The American College of Surgeons has acknowledged the changing landscape that Surgical Tourism brings. The ACS has issued a statement that offers tips for patients to consider before booking international surgery. The three main concerns are the possibility that the "informed consent" is not up to par with the U.S., the communication with the health care team may not be like the U.S. and the devices used and the procedures may not be up to U.S. standards.
Cover those bases and the gastric bypass for $6,000 in Costa Rica might look more attractive than paying $28,000 in the U.S. With the out of pocket expense for patients who have insurance, these prices can look attractive. For the 46 million U.S. citizens that are uninsured, a vacation coupled with a hip replacement (USA-$43K, Thailand-$10K) might be appealing.
Posted by Toni Brayer, MD at 6:25 AM
Sunday, October 25, 2009
In the Victorian Era, a doctor could have a carriage trade of just a few wealthy women invalids that he visited every day. It was a status symbol for a wealthy gentleman to have a personal physician come to the house to minister to his wife. Now we know what kind of treatment was being offered!
Posted by Toni Brayer, MD at 11:05 PM
This weeks Shameless Corporation Award is shared by Horizon Blue Cross Blue Shield of New Jersey and the company it contracts with to manage claims, Magellan Health Services. Magellan is notorious for denying benefits to the Blue Cross patients. In this case, a young woman who was a victim of date rape was unable to receive mental health benefits even though she was insured. Magellan stopped paying for her mental health visits with a psychologist for no reason. They just said "no"and appeals were met with further denial.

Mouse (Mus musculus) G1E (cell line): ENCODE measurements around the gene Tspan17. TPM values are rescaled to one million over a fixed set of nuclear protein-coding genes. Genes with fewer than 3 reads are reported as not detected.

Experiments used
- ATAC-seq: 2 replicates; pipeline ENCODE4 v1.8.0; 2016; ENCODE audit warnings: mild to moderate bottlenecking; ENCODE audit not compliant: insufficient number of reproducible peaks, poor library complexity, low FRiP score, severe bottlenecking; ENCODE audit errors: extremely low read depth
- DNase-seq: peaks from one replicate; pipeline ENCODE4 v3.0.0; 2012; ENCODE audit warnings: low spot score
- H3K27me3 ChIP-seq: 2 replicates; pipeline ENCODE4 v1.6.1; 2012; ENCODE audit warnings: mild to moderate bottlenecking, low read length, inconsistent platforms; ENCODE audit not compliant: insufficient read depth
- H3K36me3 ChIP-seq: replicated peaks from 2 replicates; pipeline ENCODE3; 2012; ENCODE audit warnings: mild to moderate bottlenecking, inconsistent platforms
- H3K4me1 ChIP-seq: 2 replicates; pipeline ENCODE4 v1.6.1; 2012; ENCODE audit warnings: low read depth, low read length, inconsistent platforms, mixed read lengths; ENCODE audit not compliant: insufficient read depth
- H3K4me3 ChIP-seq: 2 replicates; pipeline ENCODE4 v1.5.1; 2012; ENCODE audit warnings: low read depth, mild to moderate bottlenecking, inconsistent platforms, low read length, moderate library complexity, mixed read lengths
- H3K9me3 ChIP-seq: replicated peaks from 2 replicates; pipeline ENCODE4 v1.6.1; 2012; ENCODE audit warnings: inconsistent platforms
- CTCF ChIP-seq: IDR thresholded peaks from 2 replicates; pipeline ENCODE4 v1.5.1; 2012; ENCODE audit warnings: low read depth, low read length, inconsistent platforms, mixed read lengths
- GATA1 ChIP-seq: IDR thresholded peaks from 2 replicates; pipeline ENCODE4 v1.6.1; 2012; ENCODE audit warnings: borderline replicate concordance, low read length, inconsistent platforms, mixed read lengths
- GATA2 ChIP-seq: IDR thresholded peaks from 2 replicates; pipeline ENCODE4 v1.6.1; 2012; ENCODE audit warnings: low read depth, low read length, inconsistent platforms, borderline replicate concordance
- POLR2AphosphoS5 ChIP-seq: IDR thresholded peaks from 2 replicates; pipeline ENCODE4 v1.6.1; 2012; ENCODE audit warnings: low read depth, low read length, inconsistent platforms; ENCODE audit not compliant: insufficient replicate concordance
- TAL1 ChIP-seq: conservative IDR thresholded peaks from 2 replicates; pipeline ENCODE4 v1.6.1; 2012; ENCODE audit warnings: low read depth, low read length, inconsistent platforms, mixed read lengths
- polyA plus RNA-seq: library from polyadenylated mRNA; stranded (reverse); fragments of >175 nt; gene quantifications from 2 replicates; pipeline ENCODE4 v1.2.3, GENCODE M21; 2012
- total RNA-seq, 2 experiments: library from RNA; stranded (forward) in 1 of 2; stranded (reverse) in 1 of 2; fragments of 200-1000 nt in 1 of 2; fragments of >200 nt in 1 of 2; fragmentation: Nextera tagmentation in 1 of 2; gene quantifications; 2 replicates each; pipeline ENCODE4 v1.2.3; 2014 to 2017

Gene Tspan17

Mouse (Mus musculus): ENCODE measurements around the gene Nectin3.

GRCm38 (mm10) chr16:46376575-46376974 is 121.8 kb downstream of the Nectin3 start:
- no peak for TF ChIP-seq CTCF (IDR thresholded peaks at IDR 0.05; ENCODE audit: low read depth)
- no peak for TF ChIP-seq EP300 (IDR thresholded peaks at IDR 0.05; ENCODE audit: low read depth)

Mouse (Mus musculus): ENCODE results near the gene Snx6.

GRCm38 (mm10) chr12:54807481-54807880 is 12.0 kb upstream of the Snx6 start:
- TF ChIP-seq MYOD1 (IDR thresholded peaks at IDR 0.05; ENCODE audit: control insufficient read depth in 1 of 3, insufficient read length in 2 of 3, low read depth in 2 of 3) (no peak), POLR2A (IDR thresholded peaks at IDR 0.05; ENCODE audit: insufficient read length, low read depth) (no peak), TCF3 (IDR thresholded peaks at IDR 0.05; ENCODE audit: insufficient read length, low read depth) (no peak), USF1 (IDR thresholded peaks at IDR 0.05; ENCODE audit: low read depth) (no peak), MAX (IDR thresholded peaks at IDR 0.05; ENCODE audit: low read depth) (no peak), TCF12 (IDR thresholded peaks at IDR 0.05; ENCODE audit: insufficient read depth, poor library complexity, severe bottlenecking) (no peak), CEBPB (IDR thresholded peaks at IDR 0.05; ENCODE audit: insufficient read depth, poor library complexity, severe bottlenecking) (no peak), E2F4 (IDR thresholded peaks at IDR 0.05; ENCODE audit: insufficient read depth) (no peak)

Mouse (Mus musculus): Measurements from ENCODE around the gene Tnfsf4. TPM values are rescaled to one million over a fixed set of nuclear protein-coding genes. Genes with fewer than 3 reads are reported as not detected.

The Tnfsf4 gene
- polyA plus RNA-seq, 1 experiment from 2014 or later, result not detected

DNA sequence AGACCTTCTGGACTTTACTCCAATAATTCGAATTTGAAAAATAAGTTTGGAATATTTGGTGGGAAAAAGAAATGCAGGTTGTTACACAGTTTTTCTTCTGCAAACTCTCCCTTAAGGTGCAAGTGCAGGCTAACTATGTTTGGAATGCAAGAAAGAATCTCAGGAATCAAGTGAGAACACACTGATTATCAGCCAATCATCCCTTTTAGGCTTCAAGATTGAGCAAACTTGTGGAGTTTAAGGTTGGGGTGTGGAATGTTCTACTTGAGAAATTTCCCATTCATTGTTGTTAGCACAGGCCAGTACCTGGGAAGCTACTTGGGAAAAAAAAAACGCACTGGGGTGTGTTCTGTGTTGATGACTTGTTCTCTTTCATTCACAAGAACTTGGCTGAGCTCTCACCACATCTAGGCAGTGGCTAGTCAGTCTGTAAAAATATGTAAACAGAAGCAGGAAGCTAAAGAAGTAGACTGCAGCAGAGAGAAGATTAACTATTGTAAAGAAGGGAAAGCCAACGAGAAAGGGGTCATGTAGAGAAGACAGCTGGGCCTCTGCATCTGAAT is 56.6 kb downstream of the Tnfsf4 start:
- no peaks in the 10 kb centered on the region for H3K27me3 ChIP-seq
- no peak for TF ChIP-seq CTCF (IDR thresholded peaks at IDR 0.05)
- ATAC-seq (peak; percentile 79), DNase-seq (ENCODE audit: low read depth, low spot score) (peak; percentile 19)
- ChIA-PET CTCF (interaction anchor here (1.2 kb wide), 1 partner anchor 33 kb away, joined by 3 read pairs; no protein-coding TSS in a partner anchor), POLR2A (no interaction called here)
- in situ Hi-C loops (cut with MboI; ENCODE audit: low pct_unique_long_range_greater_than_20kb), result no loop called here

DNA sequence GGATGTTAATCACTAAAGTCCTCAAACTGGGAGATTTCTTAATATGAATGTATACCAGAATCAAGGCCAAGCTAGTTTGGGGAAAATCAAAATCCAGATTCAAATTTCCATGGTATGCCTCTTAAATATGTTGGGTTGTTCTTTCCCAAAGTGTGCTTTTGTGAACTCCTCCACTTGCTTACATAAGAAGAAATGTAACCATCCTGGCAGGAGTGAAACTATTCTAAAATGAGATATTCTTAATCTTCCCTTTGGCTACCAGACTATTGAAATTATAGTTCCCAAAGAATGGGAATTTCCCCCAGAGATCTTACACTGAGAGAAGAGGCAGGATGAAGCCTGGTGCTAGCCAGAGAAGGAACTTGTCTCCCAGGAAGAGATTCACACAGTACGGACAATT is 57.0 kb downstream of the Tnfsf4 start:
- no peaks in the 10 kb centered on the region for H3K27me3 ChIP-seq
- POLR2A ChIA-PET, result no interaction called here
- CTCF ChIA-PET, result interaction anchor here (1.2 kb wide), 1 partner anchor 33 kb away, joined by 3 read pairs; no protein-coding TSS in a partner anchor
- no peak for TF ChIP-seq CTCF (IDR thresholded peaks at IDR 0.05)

Lois Gorwitz is a psychologist who worked for Magellan for two years as a claims reviewer and she said the culture and pressure from supervisors was to deny claims. Gorwitz said the company denied claims because they are in the business to make money. She quit because she was uncomfortable with the pressure to deny valid claims. Magellan is expecting 2009 profits of $210 million, exceeding predictions.
Horizon Blue Cross Blue Shield is the states largest insurer and they posted $5.5 Billion in sales last year. To see more about EverythingHealth's Shameless award recipient, and the college student who was denied benefits, watch this Vid.
Posted by Toni Brayer, MD at 9:02 PM
Wednesday, October 21, 2009
Only in the United States could a virus like H1N1 bring out the worst in medical politics and greed. We are facing a "pandemic" that requires coordination, communication and the best of medical practice. But what are we getting? Strikes, lawsuits and anything BUT putting patients first!